As a result, they do not charge many of the fees we list below although their actual transaction processing fees (what they charge you every time you use the machine) will often be higher.
Standard fees charged by most merchant services account providers include:
- Transaction processing fees – the per transaction charge
- Authorisation fees – up to 25p in addition to the transaction charge
- Terminal hire fees – the cost of renting your terminal from your provider if you haven’t purchased it outright
- Minimum monthly service charge – an additional charge (up to £25) if the total sales volume in the previous month was not as high as you were contractually obliged to put through their terminal.
Under Section 75 of the Consumer Credit Act, customers can demand that the payment they made to you for goods and services you provided be reversed.
This request can be made for a variety of different reasons and merchant services account providers rarely expend particular effort into challenging these requests.
So, if someone attempts a chargeback, your expectation should be that they’ll be successful in their attempt.
Similar although less legally watertight rules cover purchases made on debit cards.
In the event of a chargeback, the entire value of the original transaction will be reversed plus you’ll be charged a processing fee of up to £20 by your provider.
Regrettably, chargebacks are an occupational hazard for companies accepting credit and debit cards.
Which companies are the main PDQ manufacturers?
The three largest providers are PDQ machines in the UK are Spire, Ingenico, and Verifone.
Theirs are the PDQ machines you’re most likely to be offered if you sign up to a more traditional merchant services providers whose existence predates the widespread adoption of the internet (for example, Barclaycard, HSBC, Worldpay, and so on).
Alternatively, they may offer you PDQ machines manufactured by, among others, First Data, Motorola, Fujitsu, Datecs, ITWell, and Bluebird Soft.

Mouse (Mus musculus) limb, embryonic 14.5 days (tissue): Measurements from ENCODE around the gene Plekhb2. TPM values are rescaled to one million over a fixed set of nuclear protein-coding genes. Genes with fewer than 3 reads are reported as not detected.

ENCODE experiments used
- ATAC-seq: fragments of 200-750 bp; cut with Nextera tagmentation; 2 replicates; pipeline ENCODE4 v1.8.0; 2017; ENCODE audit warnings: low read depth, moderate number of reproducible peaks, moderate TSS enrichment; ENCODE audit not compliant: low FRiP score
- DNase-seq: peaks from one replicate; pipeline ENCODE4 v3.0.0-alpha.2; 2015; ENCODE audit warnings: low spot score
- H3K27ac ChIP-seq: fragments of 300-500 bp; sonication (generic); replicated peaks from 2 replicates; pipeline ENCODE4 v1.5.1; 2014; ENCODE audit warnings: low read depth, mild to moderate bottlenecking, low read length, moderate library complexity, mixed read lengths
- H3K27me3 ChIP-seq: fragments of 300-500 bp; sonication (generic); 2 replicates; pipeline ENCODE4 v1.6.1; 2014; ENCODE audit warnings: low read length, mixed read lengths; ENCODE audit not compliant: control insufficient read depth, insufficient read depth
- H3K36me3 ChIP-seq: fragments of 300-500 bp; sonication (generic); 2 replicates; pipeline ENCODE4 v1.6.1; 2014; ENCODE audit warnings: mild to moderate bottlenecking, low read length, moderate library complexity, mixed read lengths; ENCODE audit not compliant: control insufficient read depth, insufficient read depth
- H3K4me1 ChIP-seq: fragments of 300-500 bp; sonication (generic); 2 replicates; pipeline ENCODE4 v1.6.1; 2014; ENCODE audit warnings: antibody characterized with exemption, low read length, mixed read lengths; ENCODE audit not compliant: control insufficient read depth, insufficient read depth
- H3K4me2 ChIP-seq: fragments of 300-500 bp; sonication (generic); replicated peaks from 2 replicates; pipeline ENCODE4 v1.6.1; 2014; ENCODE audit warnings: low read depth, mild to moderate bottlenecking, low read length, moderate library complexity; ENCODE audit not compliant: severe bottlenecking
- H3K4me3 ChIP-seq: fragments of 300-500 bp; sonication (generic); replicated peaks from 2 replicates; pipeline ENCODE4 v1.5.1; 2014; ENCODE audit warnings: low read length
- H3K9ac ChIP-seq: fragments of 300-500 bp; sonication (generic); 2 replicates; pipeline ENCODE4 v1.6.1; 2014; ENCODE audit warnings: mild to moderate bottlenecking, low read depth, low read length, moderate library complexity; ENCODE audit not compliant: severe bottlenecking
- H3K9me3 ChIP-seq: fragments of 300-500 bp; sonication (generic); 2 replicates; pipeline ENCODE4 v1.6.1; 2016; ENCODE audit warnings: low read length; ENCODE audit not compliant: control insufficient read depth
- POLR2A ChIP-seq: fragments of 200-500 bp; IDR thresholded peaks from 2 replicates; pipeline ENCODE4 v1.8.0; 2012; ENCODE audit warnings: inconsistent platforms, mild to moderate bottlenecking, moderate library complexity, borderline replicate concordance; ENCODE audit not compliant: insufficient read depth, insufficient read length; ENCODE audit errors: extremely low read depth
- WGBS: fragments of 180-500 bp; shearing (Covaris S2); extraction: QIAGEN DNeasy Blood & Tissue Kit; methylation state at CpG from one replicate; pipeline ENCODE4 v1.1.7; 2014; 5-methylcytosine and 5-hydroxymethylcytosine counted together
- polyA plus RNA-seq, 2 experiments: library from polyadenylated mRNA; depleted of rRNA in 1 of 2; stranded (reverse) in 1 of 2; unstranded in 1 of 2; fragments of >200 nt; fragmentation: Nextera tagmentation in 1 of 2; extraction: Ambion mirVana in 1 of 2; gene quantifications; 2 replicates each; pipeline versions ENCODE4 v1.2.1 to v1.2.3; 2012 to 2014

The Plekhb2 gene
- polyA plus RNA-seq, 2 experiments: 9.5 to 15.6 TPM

For no-commitment contracts offered by newer entrants to the market like iZettle, Square, and SumUp, you’re more likely to be charged for a very basic reader costing less than £50 which connects to your mobile phone via an app.
Spire, recently purchased by Castles Technology, offers twelve different PDQ machines, three of the most popular of which are:
A worldwide company headquartered in France, Ingenico’s 7,500 employees have been providing retail and hospitality clients with PDQ machines for 40 years.
Three of the most popular models they have in the UK include:
Founded the year after the formation of Ingenico in California, Verifone provides point of sale technology for retail and hospitality businesses worldwide.
Handsets currently bundled in with many longer-term merchant services account packages in the UK include:
Free assistance available on PDQ machine and merchant services provider selection
We’ve seen that, despite the initial and ongoing costs involved in obtaining a PDQ machine and merchant services account for your company, there are significant commercial and revenue benefits to allowing your customers to pay by debit or credit card.
If this is the course of action you want to take for the first time for your company or if you’re with another merchant services provider at the moment and you feel that you’re paying too much, let us help you.
We offer a free recommendations service to our readers to assist them in finding the right PDQ machine and merchant services solutions for their companies.
Simply fill in the form at the top of the page and we’ll get back in touch with you asking you a few questions about your business, how and where customers pay you, and any expansion plans you have for the coming years.
Using that information, we’ll then present you with one or more options which our team believes represents the best value for money for your business.
Our service is completely free and impartial. Better still, you’re under no obligation to accept any offer we recommend to you.